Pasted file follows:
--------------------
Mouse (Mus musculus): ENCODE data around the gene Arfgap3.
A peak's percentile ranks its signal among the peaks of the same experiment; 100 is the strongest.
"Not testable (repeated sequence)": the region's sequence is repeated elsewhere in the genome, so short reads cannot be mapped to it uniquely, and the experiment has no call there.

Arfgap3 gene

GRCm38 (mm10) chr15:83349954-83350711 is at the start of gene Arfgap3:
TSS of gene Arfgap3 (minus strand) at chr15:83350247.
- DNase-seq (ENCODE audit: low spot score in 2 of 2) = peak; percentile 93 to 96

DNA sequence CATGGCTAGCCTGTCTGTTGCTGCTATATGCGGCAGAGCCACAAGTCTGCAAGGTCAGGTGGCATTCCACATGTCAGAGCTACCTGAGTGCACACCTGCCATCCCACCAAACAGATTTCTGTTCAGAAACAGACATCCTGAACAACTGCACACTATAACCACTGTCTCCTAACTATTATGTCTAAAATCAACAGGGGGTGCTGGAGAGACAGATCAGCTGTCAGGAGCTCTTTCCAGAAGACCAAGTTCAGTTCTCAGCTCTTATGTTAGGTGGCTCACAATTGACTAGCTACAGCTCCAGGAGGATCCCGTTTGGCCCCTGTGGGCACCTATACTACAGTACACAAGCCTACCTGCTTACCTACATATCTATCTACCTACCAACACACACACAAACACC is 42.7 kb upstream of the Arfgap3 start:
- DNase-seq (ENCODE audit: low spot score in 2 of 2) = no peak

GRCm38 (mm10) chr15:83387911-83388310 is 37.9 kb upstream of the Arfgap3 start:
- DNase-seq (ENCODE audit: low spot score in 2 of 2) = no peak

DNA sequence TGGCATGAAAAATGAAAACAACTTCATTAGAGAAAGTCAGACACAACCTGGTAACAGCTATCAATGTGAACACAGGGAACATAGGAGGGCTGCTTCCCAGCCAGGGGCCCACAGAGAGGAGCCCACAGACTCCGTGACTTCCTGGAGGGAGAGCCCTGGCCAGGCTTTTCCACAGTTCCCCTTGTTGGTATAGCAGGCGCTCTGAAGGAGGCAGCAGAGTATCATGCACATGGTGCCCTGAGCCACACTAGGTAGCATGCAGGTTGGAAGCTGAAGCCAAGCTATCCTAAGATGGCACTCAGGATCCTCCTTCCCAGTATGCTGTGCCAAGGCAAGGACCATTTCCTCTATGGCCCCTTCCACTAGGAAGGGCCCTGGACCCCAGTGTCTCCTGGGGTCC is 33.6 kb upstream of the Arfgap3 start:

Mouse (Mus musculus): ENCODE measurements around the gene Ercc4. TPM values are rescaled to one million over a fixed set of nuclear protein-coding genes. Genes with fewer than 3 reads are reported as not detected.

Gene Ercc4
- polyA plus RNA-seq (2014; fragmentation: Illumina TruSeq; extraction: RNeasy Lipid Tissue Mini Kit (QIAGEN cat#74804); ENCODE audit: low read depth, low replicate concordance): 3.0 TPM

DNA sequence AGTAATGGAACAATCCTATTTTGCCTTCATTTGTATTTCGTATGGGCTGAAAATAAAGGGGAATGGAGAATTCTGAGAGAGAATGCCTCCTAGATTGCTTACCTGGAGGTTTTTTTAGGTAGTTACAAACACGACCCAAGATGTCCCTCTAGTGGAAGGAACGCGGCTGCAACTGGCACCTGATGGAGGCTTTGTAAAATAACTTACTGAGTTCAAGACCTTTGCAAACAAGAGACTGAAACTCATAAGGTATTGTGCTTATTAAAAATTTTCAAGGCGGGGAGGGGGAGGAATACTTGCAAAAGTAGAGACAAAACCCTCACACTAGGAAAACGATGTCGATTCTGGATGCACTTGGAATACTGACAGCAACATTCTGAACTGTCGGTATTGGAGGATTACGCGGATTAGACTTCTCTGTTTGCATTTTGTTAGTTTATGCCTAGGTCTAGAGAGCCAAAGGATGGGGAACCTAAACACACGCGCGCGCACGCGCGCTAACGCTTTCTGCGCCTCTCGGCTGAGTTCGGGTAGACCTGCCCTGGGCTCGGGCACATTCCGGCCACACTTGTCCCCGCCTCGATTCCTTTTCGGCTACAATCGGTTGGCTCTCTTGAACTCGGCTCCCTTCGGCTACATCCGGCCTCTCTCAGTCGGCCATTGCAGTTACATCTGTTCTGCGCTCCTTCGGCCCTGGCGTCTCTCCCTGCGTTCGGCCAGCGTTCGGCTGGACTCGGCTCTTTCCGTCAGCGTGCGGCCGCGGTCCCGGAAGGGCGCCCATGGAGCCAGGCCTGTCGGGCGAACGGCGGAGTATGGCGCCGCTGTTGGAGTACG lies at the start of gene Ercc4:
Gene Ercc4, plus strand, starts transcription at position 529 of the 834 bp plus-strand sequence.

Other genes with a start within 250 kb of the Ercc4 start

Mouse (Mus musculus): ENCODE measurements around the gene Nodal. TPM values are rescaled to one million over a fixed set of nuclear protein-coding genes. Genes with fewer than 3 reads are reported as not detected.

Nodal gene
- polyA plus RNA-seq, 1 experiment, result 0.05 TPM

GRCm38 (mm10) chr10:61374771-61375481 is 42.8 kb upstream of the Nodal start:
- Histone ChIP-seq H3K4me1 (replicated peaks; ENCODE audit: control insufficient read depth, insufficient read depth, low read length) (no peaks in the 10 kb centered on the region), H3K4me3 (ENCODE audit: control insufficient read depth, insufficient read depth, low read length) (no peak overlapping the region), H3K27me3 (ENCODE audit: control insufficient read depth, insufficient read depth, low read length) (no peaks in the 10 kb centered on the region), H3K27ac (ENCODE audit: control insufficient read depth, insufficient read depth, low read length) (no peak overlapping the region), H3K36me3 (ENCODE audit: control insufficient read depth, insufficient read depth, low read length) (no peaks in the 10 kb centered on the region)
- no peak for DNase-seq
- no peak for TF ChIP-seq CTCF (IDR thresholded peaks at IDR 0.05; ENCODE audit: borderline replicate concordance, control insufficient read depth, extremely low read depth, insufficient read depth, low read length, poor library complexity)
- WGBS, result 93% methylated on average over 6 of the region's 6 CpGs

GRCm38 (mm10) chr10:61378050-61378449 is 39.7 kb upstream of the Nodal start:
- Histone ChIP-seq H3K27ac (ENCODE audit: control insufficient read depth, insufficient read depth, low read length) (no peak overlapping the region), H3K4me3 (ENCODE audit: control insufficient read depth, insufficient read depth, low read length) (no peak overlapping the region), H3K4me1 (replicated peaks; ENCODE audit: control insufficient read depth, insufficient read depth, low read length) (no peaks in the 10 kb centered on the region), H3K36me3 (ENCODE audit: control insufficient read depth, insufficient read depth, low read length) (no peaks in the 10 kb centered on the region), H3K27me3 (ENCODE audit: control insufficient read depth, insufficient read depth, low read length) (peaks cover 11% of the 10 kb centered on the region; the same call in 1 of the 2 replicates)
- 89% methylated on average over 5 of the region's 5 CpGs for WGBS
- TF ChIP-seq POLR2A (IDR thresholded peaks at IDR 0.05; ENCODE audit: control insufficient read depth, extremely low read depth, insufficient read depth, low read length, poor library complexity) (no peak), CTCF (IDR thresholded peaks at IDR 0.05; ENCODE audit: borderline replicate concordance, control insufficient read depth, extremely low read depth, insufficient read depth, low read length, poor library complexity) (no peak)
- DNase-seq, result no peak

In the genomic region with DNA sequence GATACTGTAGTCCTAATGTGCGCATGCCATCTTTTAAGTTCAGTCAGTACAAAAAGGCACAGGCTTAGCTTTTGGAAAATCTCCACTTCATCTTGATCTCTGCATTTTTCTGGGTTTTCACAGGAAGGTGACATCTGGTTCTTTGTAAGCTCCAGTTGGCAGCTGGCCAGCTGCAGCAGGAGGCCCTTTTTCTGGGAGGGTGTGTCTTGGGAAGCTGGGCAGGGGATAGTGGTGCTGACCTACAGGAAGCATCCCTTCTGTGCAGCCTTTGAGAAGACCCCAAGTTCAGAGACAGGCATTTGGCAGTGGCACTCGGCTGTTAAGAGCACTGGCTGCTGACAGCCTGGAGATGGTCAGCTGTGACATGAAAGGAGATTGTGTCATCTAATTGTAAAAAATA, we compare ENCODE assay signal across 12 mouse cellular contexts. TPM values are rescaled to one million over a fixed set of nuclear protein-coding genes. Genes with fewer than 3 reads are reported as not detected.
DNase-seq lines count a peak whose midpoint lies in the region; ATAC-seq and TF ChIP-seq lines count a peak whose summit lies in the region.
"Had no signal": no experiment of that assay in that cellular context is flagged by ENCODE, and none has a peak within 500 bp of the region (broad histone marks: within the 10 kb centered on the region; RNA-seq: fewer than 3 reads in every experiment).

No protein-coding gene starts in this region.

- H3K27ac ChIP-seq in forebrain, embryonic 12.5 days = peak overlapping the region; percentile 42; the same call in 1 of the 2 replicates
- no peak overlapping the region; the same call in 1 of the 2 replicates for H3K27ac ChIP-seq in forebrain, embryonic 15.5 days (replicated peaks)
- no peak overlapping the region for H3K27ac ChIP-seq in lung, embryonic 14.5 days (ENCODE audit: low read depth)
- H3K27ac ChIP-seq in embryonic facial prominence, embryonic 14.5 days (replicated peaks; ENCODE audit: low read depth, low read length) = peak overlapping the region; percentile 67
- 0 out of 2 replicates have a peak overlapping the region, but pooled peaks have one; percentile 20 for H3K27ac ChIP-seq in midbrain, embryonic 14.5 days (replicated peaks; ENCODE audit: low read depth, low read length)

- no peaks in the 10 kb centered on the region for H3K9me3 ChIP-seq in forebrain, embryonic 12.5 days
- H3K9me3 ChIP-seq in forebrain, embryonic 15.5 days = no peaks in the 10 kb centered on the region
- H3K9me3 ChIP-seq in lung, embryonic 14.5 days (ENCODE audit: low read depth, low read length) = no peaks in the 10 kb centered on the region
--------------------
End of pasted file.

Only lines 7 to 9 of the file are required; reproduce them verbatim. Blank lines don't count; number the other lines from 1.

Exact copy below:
- DNase-seq (ENCODE audit: low spot score in 2 of 2) = peak; percentile 93 to 96

DNA sequence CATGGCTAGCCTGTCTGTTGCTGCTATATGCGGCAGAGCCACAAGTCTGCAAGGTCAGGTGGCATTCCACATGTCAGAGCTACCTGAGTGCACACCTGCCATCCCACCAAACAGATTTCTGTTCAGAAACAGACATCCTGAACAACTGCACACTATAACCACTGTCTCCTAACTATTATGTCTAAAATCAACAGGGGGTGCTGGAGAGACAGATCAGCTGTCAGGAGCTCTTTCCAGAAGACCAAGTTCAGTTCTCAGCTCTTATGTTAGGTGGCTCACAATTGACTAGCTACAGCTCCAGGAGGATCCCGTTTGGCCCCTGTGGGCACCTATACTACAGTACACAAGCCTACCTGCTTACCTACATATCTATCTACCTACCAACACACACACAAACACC is 42.7 kb upstream of the Arfgap3 start:
- DNase-seq (ENCODE audit: low spot score in 2 of 2) = no peak